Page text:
I agreed to help out a friend (Fun With Carbs) for an article on attractive, intelligent and funny couples who cook together. Okay, just “couples who cook together.”
Anyway, this was in the paper along with a picture of us cooking. There were more pictures online, but I waited too long to grab them, so they’re all lost for eternity. Oh well, they weren’t very flattering at all.
Story By LEEANNE GRIFFIN Special to the Courant
February 4, 2010
On his second date with Katherine Wasiuk at a Northampton, Mass., sushi restaurant two years ago, Benjamin Lapins was nervous — until he picked up the chopsticks. Unfamiliar with Japanese cuisine, Lapins concentrated hard on the experience and found that it helped ease the jitters.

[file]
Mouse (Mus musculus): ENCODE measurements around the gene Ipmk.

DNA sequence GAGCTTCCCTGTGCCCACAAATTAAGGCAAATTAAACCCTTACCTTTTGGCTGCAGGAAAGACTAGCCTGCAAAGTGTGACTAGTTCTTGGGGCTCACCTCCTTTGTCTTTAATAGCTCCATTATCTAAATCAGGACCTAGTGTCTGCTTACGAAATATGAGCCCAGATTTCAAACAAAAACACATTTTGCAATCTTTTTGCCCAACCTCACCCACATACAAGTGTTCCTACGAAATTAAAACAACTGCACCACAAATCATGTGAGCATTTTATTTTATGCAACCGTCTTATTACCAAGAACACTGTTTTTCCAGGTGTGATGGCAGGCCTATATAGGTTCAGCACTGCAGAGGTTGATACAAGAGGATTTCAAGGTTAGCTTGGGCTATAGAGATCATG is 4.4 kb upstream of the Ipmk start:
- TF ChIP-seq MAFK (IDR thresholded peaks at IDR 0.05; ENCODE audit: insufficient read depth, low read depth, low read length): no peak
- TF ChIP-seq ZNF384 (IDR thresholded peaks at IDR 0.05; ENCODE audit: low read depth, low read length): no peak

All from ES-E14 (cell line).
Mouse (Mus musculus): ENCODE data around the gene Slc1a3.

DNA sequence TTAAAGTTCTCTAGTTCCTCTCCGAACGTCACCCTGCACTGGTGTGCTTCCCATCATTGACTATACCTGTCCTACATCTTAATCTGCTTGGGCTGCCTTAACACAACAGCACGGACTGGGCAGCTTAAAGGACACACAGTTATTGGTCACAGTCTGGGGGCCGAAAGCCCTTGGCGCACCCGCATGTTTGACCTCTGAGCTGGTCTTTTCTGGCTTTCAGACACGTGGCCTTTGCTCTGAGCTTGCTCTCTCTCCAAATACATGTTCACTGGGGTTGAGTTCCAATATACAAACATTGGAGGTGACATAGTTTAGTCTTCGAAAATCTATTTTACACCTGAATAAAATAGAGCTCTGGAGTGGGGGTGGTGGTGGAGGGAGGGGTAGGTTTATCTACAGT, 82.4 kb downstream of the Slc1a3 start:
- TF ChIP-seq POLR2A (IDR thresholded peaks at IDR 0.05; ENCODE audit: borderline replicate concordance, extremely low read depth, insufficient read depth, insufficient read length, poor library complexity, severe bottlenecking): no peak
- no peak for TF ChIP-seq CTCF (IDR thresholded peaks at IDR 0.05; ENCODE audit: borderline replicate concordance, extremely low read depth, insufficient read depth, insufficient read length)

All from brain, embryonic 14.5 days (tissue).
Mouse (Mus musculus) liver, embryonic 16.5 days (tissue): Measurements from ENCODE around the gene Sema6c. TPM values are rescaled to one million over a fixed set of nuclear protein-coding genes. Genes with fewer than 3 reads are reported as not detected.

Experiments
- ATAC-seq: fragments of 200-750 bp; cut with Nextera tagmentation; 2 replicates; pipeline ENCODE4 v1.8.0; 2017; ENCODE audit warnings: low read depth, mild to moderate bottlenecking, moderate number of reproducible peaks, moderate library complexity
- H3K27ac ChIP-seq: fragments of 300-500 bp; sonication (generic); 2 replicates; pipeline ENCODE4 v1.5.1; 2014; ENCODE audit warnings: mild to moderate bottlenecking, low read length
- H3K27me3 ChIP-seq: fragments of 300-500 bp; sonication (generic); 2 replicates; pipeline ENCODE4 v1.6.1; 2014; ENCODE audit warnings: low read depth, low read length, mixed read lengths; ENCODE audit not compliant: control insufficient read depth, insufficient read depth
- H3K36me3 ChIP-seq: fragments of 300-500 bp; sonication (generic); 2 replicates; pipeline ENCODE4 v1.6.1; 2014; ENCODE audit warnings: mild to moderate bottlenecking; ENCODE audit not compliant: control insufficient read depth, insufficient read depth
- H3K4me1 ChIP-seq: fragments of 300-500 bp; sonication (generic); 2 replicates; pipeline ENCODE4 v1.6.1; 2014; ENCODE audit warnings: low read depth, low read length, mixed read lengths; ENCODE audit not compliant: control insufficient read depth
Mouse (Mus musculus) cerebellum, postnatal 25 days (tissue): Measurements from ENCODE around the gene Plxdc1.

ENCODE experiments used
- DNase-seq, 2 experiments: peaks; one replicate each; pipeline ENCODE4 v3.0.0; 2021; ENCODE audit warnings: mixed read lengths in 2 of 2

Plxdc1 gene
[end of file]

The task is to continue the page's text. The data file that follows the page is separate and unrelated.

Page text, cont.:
“When you’re focusing on trying a new food, it kind of takes the formality out of getting to know each other,” he says.
Today Lapins, 26, and Wasiuk, 28, spend their weekends cooking, developing new recipes and dining at restaurants throughout New England. They are among a growing wave of “foodie couples” in their 20s and 30s who share a mutual interest in cooking, fine dining and culinary activities and excursions.
This new generation of food lovers grew up with the Food Network on their televisions, pad thai in their university cafeterias and an explosion of new ethnic restaurants in their hometowns. They know their ceviche, risotto, sashimi and aioli, and they can debate the merits of each one. And as they begin romantic relationships, food often becomes their shared passion. It’s a trend that local chefs and culinary experts seem to welcome with open arms.